This article will begin by setting the background to the South African amnesty process, and examining its application to the individual applicant (Part II). Part III will explore whether the amnesties granted by the TRC for international crimes were, first, legitimate amnesties under international law, and secondly, whether there remains an obligation upon foreign states to prosecute despite the amnesties. The international law obligations upon states will be considered according to the source of the obligations, either in treaty law or customary international law. Part IV will investigate the practical limitations on foreign prosecution in the face of a national amnesty. The focus here will be largely on the concerns of jurisdiction, looking in turn at the state's jurisdiction to prescribe certain criminal conduct, and then at the jurisdiction to enforce its laws. Lastly, Part V will examine the attitude towards amnesties as a defence to prosecutions for international crimes.
One of the areas in South African consumer credit legislation that requires most attention is that of enforcement of controls imposed on creditors, as existing legislation is often ineffectual due to inadequate enforcement provisions. I focus on two other jurisdictions in this article. The New Zealand consumer credit legislation, dating from the early eighties, has been comprehensively reviewed recently and a draft bill was introduced late in 2002, while Australian consumer credit legislation, which comprised a number of different federal Acts, was streamlined into a Uniform Consumer Credit Code in 1996. The three aspects of legislation in these jurisdictions that I discuss are the concept of an enforcement agency to ensure compliance with legislation, the concept of sanctions other than the traditional criminal penalties and negative licencing.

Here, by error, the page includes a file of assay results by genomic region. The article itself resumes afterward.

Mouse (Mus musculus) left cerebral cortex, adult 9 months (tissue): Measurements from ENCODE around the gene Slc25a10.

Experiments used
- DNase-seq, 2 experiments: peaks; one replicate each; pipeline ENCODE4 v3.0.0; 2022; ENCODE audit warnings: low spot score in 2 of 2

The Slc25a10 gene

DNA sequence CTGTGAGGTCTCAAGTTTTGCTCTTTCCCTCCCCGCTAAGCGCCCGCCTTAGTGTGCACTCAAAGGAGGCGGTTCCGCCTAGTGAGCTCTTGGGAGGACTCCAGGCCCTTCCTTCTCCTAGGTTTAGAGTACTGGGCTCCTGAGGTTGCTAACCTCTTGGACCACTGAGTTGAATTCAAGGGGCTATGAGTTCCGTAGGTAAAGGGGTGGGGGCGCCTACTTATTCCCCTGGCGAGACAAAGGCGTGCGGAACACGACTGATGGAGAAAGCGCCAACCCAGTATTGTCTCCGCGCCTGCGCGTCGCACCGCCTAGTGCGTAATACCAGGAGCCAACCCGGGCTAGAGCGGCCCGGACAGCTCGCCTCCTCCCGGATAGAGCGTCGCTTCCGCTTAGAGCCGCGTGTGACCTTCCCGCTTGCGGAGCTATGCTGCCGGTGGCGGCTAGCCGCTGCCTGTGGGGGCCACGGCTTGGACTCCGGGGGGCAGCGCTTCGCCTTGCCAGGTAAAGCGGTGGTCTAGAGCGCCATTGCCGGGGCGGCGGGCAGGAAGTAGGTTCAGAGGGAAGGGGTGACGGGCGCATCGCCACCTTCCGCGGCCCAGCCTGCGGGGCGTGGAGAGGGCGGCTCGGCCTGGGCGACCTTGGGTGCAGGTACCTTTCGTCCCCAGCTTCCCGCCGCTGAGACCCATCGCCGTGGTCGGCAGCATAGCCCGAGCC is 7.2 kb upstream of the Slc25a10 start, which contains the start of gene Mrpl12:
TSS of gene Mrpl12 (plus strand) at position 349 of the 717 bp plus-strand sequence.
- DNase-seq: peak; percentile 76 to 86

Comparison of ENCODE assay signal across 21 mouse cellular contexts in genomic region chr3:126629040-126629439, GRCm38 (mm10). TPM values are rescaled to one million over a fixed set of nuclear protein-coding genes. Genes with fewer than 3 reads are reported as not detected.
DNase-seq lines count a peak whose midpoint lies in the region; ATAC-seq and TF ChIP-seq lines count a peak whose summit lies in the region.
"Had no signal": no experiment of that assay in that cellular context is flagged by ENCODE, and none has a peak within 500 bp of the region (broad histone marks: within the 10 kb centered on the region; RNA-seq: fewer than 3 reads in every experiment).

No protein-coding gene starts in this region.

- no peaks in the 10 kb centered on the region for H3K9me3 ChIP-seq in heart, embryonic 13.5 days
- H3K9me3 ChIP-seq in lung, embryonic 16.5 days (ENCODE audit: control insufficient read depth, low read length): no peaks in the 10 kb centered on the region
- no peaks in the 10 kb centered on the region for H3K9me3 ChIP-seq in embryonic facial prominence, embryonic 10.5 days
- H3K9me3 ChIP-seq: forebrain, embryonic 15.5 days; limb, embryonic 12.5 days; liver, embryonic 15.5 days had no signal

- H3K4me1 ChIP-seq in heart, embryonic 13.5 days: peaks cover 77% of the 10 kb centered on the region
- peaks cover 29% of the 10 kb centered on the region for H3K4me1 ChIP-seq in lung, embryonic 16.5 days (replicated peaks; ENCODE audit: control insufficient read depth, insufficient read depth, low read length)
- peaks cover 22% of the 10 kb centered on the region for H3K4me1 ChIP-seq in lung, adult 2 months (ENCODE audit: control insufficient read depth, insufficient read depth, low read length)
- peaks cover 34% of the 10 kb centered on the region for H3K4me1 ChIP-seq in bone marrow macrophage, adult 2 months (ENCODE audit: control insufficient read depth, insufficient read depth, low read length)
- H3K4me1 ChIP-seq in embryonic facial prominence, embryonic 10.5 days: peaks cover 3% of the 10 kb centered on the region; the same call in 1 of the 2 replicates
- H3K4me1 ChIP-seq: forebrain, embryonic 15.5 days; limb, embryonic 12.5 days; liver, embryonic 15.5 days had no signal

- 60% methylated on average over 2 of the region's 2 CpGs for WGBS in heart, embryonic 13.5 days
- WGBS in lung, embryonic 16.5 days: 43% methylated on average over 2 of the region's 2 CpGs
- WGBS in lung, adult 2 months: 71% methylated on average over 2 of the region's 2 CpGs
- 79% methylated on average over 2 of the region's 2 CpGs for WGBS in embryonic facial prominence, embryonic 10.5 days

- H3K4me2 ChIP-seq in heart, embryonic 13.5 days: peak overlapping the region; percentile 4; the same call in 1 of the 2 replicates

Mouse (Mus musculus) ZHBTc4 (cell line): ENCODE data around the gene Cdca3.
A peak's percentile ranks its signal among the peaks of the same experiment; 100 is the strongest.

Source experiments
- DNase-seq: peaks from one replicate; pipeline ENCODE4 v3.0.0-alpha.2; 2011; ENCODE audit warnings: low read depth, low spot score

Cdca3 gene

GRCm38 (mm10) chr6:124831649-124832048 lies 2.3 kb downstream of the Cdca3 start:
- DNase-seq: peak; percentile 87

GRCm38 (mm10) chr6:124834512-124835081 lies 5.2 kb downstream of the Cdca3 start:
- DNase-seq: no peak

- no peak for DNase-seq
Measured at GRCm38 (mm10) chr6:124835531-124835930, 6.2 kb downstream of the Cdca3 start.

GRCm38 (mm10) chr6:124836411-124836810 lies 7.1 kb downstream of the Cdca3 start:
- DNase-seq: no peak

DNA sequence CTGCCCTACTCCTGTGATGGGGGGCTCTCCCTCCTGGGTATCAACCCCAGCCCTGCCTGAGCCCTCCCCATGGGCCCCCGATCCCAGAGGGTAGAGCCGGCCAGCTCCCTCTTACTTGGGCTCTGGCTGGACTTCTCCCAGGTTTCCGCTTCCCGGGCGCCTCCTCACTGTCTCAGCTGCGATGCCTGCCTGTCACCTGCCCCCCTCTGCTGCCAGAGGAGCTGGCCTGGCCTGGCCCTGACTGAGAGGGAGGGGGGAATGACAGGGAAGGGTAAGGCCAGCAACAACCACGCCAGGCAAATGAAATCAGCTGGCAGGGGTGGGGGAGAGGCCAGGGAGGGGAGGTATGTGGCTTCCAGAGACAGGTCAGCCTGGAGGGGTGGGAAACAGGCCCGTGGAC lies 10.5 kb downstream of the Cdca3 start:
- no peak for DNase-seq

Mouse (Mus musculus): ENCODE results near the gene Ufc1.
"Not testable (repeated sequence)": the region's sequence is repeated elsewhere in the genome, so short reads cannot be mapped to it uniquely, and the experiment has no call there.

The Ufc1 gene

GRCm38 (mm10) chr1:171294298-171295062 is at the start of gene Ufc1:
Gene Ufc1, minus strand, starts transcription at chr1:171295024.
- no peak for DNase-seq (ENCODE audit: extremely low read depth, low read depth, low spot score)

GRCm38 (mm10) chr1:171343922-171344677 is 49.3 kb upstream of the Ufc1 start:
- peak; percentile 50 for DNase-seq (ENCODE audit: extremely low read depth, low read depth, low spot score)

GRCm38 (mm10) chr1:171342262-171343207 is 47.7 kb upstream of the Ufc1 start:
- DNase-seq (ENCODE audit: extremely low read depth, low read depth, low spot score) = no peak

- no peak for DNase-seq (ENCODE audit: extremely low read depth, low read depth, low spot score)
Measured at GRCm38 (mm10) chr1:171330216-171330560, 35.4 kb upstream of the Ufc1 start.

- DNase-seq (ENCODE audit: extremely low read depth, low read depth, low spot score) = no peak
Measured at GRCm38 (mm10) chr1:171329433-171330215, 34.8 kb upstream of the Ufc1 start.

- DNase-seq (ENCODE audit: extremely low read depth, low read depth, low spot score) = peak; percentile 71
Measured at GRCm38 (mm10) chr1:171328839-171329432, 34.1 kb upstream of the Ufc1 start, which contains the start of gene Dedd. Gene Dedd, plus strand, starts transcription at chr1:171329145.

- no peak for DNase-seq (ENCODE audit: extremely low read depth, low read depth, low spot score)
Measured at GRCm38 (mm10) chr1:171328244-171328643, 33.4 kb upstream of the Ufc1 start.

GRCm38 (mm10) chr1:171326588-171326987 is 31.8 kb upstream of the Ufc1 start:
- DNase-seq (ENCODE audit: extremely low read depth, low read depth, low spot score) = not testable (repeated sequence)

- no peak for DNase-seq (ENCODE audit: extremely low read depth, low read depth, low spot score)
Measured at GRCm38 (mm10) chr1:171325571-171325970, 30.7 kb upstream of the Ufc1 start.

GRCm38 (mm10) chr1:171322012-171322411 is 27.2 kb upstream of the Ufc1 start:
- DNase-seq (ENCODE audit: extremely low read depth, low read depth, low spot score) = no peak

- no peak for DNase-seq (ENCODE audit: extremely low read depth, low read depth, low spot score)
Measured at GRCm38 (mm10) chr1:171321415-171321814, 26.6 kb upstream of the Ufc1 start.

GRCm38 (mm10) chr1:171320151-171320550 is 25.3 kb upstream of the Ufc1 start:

This article contemplates the realisation of substantive equality in the context of the globalisation of neo-liberal culture, which favours liberal concerns over egalitarian objectives, conceptualises both state and citizen in entrepreneurial terms and believes that social disparities fall to be redressed by the market and not by the state. The article shows that the South African government is in the somewhat precarious position of having to balance the above dictates of globalisation with the transformative vision espoused by the 1996 Constitution. After setting out the normative underpinnings of economic globalisation and identifying related international tensions, and having highlighted certain premises and structural consequences of economic globalisation which could lead to the further entrenchment of structures that create and reinforce inequality, the article investigates how the balance between economic imperatives and social transformation is currently being struck in the South African labour market. In conclusion, the author atempts to show that goals of international economic integration and social transformation need not be mutually exclusive by contemplating the reconceptualisation of the labour market in egalitarian terms.